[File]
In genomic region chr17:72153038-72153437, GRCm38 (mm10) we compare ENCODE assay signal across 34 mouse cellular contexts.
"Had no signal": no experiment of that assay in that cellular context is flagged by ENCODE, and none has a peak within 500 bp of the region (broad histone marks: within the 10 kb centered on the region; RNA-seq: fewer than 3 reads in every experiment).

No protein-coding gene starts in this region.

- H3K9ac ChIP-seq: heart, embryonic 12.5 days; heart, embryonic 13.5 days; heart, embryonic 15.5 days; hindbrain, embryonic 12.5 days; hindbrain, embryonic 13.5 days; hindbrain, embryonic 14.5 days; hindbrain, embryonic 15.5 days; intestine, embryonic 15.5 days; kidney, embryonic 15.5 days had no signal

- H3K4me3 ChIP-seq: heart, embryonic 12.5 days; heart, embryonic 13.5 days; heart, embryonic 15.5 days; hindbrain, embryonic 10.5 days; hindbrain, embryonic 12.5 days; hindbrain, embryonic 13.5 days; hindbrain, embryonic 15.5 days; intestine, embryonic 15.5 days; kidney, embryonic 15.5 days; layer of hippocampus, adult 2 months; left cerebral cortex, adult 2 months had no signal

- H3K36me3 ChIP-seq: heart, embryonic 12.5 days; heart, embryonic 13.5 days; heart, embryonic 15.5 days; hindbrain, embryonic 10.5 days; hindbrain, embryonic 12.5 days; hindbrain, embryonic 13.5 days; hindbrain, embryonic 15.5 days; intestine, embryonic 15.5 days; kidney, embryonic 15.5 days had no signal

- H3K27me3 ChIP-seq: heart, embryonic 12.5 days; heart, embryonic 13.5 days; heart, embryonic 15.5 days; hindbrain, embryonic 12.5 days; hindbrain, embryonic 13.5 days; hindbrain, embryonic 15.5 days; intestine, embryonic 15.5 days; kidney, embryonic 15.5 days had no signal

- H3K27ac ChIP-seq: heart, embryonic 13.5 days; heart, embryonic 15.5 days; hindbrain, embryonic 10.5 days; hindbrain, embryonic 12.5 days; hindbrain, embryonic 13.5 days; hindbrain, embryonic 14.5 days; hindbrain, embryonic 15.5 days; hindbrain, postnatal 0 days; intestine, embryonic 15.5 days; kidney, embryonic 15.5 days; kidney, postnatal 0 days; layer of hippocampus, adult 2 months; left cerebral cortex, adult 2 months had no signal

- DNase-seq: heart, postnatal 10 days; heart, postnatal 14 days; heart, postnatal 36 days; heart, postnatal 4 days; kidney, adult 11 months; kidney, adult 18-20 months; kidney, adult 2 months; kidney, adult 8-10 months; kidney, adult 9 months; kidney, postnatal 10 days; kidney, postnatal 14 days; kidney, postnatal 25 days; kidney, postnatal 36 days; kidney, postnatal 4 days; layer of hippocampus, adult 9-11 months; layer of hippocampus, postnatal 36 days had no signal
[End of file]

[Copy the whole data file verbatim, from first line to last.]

In genomic region chr17:72153038-72153437, GRCm38 (mm10) we compare ENCODE assay signal across 34 mouse cellular contexts.
"Had no signal": no experiment of that assay in that cellular context is flagged by ENCODE, and none has a peak within 500 bp of the region (broad histone marks: within the 10 kb centered on the region; RNA-seq: fewer than 3 reads in every experiment).

No protein-coding gene starts in this region.

- H3K9ac ChIP-seq: heart, embryonic 12.5 days; heart, embryonic 13.5 days; heart, embryonic 15.5 days; hindbrain, embryonic 12.5 days; hindbrain, embryonic 13.5 days; hindbrain, embryonic 14.5 days; hindbrain, embryonic 15.5 days; intestine, embryonic 15.5 days; kidney, embryonic 15.5 days had no signal

- H3K4me3 ChIP-seq: heart, embryonic 12.5 days; heart, embryonic 13.5 days; heart, embryonic 15.5 days; hindbrain, embryonic 10.5 days; hindbrain, embryonic 12.5 days; hindbrain, embryonic 13.5 days; hindbrain, embryonic 15.5 days; intestine, embryonic 15.5 days; kidney, embryonic 15.5 days; layer of hippocampus, adult 2 months; left cerebral cortex, adult 2 months had no signal

- H3K36me3 ChIP-seq: heart, embryonic 12.5 days; heart, embryonic 13.5 days; heart, embryonic 15.5 days; hindbrain, embryonic 10.5 days; hindbrain, embryonic 12.5 days; hindbrain, embryonic 13.5 days; hindbrain, embryonic 15.5 days; intestine, embryonic 15.5 days; kidney, embryonic 15.5 days had no signal

- H3K27me3 ChIP-seq: heart, embryonic 12.5 days; heart, embryonic 13.5 days; heart, embryonic 15.5 days; hindbrain, embryonic 12.5 days; hindbrain, embryonic 13.5 days; hindbrain, embryonic 15.5 days; intestine, embryonic 15.5 days; kidney, embryonic 15.5 days had no signal

- H3K27ac ChIP-seq: heart, embryonic 13.5 days; heart, embryonic 15.5 days; hindbrain, embryonic 10.5 days; hindbrain, embryonic 12.5 days; hindbrain, embryonic 13.5 days; hindbrain, embryonic 14.5 days; hindbrain, embryonic 15.5 days; hindbrain, postnatal 0 days; intestine, embryonic 15.5 days; kidney, embryonic 15.5 days; kidney, postnatal 0 days; layer of hippocampus, adult 2 months; left cerebral cortex, adult 2 months had no signal

- DNase-seq: heart, postnatal 10 days; heart, postnatal 14 days; heart, postnatal 36 days; heart, postnatal 4 days; kidney, adult 11 months; kidney, adult 18-20 months; kidney, adult 2 months; kidney, adult 8-10 months; kidney, adult 9 months; kidney, postnatal 10 days; kidney, postnatal 14 days; kidney, postnatal 25 days; kidney, postnatal 36 days; kidney, postnatal 4 days; layer of hippocampus, adult 9-11 months; layer of hippocampus, postnatal 36 days had no signal